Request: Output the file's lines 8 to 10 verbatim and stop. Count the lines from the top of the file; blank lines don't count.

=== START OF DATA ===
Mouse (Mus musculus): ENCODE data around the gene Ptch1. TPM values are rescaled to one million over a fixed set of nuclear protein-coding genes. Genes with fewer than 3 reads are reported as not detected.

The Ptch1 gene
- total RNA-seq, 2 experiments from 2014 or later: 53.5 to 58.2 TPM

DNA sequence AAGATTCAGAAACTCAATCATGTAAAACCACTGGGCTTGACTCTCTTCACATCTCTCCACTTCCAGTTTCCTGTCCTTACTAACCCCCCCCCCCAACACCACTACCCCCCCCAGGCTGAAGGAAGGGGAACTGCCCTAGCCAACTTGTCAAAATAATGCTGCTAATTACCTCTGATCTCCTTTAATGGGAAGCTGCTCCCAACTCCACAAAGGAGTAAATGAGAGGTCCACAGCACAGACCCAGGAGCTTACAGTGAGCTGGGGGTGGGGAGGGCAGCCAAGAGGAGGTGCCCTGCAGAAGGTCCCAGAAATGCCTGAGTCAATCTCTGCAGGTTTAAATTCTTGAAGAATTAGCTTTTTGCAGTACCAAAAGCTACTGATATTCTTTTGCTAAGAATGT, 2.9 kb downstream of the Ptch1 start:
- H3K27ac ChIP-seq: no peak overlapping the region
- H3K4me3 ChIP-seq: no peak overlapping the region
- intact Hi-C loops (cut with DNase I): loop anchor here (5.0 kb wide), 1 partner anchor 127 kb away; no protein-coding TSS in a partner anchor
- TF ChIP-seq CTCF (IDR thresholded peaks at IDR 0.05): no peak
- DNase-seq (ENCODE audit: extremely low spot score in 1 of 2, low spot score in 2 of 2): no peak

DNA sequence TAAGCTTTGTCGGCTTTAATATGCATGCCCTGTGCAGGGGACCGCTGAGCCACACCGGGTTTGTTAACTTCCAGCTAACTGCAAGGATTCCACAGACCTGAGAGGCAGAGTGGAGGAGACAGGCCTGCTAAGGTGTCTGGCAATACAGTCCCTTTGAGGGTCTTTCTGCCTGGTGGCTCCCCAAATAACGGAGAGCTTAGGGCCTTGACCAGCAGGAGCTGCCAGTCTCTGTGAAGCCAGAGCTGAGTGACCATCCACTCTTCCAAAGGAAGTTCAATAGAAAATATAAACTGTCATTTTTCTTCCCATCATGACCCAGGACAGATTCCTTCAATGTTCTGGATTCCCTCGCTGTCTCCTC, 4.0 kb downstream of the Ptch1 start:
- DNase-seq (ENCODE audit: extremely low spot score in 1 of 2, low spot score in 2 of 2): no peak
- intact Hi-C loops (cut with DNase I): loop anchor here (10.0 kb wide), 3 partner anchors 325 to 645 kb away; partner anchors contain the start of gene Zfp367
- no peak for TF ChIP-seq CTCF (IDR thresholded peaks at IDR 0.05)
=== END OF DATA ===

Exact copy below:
- TF ChIP-seq CTCF (IDR thresholded peaks at IDR 0.05): no peak
- DNase-seq (ENCODE audit: extremely low spot score in 1 of 2, low spot score in 2 of 2): no peak

DNA sequence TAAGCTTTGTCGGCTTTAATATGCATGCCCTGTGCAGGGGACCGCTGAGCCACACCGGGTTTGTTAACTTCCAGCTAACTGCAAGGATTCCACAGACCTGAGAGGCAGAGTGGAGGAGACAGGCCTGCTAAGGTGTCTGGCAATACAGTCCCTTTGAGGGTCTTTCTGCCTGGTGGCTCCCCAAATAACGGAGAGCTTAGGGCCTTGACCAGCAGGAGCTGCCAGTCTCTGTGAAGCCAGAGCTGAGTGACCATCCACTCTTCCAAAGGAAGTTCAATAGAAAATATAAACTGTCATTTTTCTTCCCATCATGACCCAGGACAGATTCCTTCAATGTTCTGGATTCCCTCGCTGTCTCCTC, 4.0 kb downstream of the Ptch1 start: